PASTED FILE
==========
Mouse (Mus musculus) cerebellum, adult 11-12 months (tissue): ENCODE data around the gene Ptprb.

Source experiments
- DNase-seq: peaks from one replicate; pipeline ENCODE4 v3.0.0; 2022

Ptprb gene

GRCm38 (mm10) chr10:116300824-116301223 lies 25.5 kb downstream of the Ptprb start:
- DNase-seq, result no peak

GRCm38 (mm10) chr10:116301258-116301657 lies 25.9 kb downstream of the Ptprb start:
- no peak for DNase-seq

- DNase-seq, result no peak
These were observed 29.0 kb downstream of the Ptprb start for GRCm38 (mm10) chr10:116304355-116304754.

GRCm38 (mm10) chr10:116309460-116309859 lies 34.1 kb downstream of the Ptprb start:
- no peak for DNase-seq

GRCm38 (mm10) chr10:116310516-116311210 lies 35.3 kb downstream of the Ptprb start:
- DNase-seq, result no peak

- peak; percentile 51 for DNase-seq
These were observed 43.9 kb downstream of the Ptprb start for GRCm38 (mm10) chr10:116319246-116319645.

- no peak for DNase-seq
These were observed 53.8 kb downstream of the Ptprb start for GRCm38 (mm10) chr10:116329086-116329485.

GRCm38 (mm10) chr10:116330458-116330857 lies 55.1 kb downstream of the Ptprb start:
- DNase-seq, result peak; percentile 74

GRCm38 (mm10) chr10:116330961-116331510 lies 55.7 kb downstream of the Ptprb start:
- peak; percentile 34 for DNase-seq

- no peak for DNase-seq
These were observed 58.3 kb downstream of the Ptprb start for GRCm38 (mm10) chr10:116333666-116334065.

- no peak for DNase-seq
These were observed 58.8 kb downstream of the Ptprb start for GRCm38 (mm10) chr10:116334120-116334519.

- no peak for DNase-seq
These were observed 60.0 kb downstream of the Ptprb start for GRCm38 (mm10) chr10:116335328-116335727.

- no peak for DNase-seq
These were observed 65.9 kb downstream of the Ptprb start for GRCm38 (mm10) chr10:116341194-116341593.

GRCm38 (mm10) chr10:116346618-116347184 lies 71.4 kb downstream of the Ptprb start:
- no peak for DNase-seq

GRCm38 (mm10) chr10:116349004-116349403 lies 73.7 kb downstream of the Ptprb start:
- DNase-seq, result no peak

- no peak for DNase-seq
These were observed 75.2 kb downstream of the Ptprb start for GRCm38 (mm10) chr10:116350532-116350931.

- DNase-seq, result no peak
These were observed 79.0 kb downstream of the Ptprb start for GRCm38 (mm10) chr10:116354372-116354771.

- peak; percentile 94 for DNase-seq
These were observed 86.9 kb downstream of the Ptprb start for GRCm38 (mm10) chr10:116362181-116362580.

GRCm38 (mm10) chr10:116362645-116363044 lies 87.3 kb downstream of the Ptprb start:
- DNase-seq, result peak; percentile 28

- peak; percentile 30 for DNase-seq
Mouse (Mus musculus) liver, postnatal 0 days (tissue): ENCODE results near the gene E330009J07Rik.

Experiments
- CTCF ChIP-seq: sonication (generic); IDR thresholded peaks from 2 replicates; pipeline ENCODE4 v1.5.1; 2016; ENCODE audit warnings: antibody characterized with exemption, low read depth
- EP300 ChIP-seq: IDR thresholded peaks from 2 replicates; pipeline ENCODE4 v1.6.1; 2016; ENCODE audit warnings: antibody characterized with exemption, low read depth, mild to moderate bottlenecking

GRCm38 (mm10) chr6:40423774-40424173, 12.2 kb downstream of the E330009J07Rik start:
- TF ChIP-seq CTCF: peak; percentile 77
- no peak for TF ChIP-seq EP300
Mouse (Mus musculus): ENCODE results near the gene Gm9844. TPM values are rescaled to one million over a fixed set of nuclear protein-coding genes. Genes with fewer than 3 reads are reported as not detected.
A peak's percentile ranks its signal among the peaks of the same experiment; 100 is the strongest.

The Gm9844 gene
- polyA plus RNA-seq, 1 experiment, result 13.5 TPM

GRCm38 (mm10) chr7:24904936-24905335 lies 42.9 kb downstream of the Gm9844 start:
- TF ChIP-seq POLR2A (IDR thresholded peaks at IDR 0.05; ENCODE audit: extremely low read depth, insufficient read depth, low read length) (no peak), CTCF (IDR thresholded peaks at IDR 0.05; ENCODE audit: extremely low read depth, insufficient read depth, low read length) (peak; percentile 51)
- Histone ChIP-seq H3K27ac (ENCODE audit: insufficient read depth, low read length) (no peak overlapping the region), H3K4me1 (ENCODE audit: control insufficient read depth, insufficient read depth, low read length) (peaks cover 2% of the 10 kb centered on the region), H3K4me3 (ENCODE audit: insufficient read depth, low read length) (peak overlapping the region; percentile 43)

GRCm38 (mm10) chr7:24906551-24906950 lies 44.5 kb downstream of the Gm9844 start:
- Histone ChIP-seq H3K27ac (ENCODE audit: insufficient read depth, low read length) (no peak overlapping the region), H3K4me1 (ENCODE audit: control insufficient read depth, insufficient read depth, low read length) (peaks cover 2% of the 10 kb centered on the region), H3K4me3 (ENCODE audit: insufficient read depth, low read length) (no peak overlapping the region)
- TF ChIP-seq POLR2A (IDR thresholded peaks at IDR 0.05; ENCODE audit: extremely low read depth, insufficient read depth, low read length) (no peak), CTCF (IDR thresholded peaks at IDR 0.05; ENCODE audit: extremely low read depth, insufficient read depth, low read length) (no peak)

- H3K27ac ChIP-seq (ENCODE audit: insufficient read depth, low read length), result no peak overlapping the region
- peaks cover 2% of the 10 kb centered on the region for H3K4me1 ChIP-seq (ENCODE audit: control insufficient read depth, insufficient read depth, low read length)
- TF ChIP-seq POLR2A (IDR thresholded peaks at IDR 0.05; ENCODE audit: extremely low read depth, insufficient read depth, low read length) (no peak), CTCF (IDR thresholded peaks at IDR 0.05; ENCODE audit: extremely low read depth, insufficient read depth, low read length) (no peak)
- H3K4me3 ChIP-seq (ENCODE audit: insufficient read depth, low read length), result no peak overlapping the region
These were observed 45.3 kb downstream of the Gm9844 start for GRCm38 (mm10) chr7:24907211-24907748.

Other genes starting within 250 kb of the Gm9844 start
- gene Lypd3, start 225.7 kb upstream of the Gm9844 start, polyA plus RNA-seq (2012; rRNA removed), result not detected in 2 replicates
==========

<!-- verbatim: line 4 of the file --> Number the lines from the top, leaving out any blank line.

Ptprb gene